Ancient Egyptian Perspective and Chinese Landscapes
June 6, 2011 § Leave a comment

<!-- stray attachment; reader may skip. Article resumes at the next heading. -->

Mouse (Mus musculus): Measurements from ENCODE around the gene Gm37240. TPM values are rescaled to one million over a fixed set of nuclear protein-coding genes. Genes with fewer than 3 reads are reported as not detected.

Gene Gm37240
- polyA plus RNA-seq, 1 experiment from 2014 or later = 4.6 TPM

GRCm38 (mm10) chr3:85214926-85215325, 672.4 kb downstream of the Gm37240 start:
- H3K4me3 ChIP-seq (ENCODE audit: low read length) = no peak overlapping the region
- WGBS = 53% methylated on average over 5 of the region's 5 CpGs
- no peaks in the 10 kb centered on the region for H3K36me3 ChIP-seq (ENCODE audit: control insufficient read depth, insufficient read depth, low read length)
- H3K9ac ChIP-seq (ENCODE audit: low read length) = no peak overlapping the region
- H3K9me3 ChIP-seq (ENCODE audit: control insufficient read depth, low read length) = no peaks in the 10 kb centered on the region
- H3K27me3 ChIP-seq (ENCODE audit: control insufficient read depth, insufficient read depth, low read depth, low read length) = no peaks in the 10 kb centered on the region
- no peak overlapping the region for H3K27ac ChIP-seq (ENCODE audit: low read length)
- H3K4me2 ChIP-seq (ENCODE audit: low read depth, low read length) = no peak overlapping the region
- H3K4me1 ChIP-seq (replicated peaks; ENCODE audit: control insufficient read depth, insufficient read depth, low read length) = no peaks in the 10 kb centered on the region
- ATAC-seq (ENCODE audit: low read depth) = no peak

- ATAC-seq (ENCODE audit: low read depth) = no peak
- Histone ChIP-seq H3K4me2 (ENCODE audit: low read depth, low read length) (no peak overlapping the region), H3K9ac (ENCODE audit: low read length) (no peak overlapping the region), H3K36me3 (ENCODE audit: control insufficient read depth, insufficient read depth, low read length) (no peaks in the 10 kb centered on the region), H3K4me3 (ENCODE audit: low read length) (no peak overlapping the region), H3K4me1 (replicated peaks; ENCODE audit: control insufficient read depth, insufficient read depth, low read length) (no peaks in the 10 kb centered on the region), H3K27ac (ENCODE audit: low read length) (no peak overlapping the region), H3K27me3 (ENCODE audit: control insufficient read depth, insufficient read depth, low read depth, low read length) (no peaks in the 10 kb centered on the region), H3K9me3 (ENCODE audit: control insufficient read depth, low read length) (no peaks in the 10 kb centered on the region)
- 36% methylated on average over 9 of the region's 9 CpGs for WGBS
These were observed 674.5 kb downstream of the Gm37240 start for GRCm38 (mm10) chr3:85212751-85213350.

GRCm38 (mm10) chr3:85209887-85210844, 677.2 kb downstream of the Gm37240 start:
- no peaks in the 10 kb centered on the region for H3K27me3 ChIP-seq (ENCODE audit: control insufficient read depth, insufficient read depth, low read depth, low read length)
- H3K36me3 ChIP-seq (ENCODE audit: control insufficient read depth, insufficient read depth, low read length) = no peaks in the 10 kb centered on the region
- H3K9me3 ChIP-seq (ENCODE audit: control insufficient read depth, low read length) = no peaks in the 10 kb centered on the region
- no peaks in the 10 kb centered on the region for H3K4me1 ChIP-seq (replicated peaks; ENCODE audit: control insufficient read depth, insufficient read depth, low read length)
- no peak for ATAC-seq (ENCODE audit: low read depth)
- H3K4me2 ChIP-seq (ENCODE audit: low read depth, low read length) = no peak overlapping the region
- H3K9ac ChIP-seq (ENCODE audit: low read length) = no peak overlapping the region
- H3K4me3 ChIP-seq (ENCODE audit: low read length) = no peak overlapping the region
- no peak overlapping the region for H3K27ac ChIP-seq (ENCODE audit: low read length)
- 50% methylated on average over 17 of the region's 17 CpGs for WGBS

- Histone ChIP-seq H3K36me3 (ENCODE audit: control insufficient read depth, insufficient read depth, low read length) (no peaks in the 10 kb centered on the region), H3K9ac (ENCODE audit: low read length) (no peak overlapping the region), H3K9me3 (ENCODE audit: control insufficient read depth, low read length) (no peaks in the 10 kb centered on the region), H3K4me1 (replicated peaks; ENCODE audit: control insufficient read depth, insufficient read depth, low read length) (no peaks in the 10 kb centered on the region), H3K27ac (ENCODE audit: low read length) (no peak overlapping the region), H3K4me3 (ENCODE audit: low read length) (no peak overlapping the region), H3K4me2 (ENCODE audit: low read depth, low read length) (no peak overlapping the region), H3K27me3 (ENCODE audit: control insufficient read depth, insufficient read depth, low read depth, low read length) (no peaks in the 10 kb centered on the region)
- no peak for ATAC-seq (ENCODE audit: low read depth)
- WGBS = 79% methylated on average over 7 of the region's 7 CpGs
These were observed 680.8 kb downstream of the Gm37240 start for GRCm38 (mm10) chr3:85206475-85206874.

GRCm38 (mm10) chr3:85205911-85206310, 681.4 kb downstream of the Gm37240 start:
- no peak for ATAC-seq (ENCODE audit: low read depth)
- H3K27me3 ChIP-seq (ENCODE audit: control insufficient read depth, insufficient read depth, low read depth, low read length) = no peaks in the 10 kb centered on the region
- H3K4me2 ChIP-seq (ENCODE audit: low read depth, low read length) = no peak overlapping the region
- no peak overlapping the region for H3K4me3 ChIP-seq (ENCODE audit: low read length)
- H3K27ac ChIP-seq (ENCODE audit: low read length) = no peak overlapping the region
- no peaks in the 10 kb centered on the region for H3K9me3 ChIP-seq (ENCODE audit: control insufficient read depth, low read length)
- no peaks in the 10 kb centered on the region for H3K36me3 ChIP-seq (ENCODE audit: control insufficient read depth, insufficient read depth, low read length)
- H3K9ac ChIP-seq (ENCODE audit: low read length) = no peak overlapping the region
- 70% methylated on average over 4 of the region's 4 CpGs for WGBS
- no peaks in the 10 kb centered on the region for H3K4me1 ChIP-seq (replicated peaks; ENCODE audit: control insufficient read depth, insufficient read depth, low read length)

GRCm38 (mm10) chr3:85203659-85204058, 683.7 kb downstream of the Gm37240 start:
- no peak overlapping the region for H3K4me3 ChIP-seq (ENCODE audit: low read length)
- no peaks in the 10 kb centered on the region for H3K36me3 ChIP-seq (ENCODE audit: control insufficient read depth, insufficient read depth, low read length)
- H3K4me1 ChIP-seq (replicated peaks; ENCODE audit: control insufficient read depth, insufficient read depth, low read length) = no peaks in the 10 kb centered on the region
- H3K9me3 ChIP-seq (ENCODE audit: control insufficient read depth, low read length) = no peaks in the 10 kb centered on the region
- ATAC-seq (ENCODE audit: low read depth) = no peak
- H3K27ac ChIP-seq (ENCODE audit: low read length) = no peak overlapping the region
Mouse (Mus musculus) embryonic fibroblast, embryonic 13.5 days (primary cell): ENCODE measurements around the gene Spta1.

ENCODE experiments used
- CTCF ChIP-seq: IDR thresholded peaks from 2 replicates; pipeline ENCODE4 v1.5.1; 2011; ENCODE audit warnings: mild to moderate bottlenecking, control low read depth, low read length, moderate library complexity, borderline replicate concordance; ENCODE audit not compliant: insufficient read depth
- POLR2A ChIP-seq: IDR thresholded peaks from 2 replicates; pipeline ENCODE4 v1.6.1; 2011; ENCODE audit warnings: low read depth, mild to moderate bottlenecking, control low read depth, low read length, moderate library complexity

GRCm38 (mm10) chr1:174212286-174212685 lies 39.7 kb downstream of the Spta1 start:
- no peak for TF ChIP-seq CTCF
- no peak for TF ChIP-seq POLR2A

When I taught in the Egyptian Galleries at the Brooklyn Museum of Art in the 80’s and 90’s, one of my favorite objects was the the tomb wall of Nespeqashuty. It was a river or landscape that depicted him as a corpse or a mummy with his wife being taken to his tomb by his son. There is a second boat towing the one that carries the mummy figure. And along the shore are servants that were symbolic representations of different farms of Nespeqashuty, carrying the products of each. One of the great things about this work is that it was never completed. You can see the process of creation, the drawings in red ocher, the rough carvings and the finished carving. None of it was painted. I had taught in front of this object for a number of years before I noticed the perspective. You had a river with two banks and they were stacked upon upon another visually like three books. The closest bank on the bottom, the river in the middle of the stack and the far side of the river ( farthest away) in the top. ( I loved it and it became something that I often pointed out to students) Last week I was again at the Minneapolis Institute of Art, this time looking at monumental Chinese landscape paintings. Something began click in my head. Suddenly I saw it. The Chinese painters were using what might be called near view, middle, and distant view that is also a stacking of land like three books upon each other with, in this case lots of misty voids , obscuring the links between them. I liked it!